Verizon began tracking its 106 million “retail” customers — meaning those who don’t have business or government contracts — in November 2012, the company said. The company excluded all government and some business customers, though it would not say how many. Verizon said it sent notifications to customers and offered a way for them to opt out of the program, but it declined to say how many did.
Privacy advocates, who typically favor systems in which customers must choose to participate by opting in, have long maintained that such company notices are ineffective; the few who read them struggle to express their preferences. Even those who did opt out of the Verizon program still have a unique identifying code attached to all of their Web traffic, the company said, but that information is not used to build behavioral profiles that are sold to advertisers.
A company spokeswoman, Adria Tomaszewski, said the supercookie — a unique combination of letters and numbers — is changed regularly to prevent others from tracking Verizon customers, but she declined to say how often. Tomaszewski also said that those who are not part of the Verizon advertising program called Precision Market Insights are not able to use the supercookie to track Verizon customers.
“The way it’s built, it wouldn’t be able to be used for that,” Tomaszewski said.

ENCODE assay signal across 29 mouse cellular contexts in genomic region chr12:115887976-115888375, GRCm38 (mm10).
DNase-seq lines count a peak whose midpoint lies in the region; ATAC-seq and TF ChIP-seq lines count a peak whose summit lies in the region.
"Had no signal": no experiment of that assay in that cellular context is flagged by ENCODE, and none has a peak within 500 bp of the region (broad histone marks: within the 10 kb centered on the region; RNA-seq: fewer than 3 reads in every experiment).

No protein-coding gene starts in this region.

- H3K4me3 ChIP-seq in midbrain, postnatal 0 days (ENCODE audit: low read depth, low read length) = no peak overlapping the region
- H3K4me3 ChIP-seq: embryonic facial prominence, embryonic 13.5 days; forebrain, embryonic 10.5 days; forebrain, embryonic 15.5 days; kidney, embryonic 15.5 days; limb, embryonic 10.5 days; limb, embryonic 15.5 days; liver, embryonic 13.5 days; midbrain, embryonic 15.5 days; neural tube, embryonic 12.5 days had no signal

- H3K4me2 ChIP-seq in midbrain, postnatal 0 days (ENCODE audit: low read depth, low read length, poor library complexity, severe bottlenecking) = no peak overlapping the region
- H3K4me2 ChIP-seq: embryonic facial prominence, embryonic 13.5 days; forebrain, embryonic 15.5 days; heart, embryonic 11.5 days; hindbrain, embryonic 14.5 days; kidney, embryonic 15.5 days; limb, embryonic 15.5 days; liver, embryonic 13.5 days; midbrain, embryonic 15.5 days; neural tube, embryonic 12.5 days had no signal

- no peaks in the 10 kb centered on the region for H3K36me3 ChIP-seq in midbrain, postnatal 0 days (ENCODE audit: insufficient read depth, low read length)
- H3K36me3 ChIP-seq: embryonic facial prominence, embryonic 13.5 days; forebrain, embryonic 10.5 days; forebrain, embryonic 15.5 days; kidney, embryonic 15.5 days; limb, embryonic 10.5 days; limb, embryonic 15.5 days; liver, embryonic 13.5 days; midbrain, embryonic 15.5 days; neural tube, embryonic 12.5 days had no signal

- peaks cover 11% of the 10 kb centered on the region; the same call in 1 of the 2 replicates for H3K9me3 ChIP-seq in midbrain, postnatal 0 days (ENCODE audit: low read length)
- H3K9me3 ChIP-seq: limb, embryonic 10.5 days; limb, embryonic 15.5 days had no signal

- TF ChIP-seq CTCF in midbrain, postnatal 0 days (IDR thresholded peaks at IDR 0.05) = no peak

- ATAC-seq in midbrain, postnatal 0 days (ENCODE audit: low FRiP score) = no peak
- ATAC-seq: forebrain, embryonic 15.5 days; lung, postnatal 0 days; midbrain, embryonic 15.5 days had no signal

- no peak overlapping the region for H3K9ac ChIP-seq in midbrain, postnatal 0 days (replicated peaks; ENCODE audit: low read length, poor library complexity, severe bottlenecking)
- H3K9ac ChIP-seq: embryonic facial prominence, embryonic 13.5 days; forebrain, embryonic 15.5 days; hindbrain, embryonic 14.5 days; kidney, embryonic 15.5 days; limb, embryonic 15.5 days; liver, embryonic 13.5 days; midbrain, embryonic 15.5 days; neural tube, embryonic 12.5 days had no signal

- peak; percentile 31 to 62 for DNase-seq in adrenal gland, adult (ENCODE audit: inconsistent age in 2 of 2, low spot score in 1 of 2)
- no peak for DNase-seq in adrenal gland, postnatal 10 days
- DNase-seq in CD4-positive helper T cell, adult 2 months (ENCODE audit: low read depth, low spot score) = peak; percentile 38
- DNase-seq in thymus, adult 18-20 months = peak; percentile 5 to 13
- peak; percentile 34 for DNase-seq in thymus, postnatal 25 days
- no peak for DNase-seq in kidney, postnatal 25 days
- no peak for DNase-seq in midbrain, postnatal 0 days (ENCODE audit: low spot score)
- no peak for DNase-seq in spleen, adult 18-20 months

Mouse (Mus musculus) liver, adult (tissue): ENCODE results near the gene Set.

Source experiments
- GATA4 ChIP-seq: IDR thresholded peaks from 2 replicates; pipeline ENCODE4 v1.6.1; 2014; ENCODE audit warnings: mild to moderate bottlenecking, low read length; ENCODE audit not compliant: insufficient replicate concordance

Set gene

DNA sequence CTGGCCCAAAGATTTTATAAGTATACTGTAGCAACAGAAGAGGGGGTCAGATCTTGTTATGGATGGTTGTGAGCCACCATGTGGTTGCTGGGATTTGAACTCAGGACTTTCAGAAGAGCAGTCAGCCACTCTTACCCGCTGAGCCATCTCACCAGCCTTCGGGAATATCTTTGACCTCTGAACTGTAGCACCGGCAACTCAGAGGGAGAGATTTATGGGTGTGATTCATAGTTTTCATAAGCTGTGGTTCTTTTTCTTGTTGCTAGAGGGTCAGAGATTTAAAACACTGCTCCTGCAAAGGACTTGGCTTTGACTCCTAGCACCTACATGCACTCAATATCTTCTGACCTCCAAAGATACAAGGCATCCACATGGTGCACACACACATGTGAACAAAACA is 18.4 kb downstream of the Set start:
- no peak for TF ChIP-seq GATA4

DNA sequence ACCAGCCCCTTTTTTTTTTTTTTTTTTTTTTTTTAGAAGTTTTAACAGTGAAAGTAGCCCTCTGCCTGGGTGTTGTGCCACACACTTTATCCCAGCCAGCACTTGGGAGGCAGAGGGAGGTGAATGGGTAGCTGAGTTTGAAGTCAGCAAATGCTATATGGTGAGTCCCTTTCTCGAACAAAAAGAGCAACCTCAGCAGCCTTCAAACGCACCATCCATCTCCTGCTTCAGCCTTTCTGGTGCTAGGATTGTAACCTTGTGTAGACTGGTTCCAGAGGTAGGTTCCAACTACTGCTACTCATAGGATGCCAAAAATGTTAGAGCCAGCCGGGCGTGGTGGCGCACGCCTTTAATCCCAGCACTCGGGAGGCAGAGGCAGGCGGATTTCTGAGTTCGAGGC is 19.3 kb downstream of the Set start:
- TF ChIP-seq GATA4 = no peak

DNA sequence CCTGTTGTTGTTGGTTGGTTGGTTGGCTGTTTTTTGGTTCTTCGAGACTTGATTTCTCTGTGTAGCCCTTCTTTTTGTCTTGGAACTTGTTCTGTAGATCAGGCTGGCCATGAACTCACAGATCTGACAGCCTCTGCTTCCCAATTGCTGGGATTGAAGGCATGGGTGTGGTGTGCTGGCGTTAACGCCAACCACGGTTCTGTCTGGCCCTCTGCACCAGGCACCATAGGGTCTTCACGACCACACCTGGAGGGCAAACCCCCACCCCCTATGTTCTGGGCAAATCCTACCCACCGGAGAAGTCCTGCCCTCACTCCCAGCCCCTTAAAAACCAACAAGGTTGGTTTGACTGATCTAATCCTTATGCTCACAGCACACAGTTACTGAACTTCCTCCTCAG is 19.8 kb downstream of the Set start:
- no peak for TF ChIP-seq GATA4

Independent researchers dispute that claim. Unique codes — such as device ID numbers, Internet protocol addresses and cookies — get shared among Web sites, advertisers and data brokers, allowing them all to gather so much information on individual users that it’s easy to derive a name or other identifying data, experts say. The process is called “de-anonymizing” a user.
One security researcher, Stanford’s Jonathan Mayer, said, “I don’t know any computer scientist who takes that ‘It’s anonymous’ argument seriously. It’s been so thoroughly debunked in so many ways.”
Critics also say the supercookies, especially if more widely deployed, will be extremely valuable to intelligence agencies that monitor Internet behavior. The National Security Agency has used cookies — an older and more easily erased tracking code that is stored on a browser — to pinpoint Internet users worldwide for hacking attacks, The Washington Post reported last year.